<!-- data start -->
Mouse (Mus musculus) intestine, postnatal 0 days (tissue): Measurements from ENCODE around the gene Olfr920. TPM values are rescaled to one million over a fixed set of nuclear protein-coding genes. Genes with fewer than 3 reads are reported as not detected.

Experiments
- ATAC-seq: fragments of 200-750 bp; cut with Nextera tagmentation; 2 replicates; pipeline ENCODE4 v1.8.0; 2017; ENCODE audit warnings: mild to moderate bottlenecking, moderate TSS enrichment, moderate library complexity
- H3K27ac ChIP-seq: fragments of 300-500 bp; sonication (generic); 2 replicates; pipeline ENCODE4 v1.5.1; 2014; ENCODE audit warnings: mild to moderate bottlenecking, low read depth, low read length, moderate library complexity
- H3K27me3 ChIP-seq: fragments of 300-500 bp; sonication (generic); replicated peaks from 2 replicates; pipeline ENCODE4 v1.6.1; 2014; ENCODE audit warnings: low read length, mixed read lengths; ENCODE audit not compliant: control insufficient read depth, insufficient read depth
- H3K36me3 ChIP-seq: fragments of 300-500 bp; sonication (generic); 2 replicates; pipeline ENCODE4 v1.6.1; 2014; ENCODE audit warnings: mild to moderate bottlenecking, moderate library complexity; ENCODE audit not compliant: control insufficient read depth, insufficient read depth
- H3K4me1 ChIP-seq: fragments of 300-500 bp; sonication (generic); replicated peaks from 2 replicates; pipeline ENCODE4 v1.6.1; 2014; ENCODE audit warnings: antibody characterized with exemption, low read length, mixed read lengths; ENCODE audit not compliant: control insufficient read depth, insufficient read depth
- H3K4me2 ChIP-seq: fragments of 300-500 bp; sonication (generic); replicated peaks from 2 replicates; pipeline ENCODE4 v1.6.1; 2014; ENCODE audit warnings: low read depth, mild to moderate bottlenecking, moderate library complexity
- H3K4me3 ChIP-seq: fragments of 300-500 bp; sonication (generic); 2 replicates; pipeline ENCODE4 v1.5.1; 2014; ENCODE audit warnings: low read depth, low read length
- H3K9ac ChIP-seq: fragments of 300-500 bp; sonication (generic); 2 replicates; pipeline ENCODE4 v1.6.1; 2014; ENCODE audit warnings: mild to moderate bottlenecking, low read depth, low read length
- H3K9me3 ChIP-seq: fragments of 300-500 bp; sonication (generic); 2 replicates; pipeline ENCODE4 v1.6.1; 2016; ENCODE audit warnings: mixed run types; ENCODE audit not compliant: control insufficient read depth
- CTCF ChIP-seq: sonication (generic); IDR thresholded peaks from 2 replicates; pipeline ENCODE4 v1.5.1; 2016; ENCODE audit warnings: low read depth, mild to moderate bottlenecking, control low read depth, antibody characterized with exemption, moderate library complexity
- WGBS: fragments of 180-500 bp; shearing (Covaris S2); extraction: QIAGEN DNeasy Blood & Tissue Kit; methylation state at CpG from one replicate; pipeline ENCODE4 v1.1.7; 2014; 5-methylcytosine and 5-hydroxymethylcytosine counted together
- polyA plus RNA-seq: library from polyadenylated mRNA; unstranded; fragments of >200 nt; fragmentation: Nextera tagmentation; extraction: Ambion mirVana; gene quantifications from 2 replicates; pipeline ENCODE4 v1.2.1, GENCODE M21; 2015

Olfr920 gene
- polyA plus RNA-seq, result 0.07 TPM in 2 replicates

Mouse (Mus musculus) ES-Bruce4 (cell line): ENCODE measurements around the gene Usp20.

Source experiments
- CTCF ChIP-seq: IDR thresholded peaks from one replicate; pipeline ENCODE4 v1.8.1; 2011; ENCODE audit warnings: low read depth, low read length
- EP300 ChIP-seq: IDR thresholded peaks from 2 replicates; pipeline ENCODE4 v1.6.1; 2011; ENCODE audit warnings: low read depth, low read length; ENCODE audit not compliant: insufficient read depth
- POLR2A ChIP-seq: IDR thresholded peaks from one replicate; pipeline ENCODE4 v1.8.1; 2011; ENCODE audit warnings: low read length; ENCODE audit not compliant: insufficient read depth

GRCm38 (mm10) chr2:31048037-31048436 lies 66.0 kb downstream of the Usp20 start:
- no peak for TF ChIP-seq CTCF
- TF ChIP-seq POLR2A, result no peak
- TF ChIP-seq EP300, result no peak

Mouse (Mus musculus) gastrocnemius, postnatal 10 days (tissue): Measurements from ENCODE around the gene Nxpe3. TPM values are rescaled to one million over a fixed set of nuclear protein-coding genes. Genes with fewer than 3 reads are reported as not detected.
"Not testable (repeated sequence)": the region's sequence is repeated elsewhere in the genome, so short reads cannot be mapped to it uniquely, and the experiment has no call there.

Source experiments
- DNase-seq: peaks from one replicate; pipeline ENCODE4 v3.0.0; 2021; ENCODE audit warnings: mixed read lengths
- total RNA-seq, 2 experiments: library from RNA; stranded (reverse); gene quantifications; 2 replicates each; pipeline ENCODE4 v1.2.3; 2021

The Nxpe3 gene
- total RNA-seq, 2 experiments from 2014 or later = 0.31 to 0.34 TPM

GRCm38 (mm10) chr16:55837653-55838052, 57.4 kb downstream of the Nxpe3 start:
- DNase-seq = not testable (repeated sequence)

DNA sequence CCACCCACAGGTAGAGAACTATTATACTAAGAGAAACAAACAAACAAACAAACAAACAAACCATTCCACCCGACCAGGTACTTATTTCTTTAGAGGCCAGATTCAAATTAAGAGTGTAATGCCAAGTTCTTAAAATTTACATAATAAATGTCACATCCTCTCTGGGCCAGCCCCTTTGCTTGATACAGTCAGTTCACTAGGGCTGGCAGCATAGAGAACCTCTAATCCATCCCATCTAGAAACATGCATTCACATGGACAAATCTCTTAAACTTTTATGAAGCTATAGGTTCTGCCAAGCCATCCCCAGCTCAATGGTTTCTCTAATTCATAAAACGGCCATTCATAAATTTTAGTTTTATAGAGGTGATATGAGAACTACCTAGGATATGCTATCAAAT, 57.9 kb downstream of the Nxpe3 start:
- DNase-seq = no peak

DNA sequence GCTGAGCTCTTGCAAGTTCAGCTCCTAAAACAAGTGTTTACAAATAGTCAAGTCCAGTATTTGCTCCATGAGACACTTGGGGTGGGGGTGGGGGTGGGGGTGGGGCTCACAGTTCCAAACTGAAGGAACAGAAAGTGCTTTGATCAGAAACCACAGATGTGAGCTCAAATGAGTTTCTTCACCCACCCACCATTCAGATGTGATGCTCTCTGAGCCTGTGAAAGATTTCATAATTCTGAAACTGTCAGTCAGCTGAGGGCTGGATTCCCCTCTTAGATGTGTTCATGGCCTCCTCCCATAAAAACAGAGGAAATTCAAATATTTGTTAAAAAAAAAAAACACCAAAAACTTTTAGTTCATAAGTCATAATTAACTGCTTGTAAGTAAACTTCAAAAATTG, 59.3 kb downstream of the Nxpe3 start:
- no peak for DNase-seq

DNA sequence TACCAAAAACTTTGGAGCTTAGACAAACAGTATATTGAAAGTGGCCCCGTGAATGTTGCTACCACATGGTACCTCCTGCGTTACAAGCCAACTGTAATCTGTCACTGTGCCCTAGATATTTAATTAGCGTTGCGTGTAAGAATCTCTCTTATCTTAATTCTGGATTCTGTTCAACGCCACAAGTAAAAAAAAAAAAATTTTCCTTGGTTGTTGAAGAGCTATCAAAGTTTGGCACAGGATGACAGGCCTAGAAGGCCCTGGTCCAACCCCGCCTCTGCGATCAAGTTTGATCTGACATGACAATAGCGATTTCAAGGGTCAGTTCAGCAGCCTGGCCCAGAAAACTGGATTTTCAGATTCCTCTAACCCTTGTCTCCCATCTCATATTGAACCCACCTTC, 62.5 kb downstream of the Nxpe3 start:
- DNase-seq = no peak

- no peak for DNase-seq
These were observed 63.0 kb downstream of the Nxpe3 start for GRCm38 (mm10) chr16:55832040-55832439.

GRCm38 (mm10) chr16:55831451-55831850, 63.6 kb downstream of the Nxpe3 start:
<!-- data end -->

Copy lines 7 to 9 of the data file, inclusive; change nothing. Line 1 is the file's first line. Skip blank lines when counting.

- H3K4me1 ChIP-seq: fragments of 300-500 bp; sonication (generic); replicated peaks from 2 replicates; pipeline ENCODE4 v1.6.1; 2014; ENCODE audit warnings: antibody characterized with exemption, low read length, mixed read lengths; ENCODE audit not compliant: control insufficient read depth, insufficient read depth
- H3K4me2 ChIP-seq: fragments of 300-500 bp; sonication (generic); replicated peaks from 2 replicates; pipeline ENCODE4 v1.6.1; 2014; ENCODE audit warnings: low read depth, mild to moderate bottlenecking, moderate library complexity
- H3K4me3 ChIP-seq: fragments of 300-500 bp; sonication (generic); 2 replicates; pipeline ENCODE4 v1.5.1; 2014; ENCODE audit warnings: low read depth, low read length